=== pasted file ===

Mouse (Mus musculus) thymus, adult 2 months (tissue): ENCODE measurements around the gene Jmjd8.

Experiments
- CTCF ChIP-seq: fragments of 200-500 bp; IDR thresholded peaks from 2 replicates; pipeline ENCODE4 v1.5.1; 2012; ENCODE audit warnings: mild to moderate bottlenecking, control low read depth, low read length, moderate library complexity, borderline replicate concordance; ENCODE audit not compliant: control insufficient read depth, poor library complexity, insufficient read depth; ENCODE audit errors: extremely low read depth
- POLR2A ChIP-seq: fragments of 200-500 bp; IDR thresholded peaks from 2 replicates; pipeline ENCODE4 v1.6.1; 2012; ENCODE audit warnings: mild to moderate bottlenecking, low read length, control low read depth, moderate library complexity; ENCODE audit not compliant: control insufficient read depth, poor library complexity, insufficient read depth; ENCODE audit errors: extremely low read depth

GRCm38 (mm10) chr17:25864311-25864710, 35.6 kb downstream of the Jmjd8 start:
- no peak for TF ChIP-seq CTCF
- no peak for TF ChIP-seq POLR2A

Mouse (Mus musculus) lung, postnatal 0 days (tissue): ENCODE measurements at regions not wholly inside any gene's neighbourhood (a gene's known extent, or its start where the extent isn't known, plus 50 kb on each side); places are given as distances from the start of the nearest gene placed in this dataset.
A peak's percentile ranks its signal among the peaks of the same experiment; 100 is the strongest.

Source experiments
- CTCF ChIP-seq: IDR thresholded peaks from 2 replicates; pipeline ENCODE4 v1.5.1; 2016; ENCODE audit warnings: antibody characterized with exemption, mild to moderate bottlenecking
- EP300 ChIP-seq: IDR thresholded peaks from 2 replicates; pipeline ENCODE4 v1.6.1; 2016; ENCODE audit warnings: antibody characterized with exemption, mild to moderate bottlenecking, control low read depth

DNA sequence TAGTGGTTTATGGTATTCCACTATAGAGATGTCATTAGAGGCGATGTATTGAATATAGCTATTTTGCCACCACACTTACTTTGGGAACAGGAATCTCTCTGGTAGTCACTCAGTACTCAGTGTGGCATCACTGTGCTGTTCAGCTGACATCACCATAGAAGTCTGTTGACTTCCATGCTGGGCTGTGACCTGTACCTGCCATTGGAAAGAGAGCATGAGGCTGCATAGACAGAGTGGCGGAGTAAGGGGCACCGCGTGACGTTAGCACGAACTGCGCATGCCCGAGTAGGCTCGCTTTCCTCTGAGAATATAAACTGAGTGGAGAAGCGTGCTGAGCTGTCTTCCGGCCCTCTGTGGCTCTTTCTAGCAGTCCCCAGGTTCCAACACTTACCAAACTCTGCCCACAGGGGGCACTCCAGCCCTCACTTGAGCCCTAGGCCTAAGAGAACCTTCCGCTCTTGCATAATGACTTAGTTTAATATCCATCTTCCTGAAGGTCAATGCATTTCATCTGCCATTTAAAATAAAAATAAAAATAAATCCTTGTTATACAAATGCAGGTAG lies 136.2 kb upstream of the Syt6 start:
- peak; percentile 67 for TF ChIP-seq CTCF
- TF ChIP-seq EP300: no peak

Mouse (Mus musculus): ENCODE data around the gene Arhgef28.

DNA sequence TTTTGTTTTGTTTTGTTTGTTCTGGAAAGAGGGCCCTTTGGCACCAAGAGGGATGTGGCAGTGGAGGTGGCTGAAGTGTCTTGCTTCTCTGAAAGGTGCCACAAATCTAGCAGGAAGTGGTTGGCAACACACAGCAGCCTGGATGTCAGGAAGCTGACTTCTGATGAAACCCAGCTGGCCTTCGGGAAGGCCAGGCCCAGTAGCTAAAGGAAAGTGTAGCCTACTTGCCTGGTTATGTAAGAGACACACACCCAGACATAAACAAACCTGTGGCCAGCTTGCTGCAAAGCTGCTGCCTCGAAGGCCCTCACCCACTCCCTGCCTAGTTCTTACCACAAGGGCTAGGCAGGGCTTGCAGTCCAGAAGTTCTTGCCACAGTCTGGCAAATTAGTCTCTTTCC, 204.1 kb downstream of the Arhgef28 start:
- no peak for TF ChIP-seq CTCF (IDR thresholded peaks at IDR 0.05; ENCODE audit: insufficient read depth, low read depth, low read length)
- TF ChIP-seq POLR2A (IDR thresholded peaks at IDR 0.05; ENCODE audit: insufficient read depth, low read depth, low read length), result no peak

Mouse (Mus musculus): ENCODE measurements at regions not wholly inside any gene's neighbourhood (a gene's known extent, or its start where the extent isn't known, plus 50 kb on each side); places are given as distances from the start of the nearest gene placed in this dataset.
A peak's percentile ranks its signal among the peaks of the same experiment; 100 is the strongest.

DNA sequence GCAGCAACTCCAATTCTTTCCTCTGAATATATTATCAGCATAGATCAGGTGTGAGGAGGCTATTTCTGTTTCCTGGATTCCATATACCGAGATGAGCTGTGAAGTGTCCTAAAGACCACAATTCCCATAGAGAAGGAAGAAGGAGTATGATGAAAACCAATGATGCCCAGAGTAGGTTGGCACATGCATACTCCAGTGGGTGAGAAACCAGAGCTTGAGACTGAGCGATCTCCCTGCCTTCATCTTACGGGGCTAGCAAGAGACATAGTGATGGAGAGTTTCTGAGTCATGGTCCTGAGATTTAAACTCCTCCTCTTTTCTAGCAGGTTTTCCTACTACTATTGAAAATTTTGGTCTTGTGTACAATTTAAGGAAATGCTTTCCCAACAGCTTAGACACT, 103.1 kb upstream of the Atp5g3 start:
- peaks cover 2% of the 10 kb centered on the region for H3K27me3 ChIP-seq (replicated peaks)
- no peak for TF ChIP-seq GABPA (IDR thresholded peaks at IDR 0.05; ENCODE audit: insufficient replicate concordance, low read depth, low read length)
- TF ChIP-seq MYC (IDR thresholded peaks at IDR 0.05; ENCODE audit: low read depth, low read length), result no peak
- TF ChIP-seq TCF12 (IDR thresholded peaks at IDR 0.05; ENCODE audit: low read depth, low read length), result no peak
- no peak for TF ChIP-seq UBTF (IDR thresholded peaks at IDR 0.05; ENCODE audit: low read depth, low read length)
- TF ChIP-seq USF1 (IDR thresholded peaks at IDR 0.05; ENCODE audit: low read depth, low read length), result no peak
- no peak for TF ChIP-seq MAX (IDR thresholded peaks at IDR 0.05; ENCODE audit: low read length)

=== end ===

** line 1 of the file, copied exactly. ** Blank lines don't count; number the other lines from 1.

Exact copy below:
Mouse (Mus musculus) thymus, adult 2 months (tissue): ENCODE measurements around the gene Jmjd8.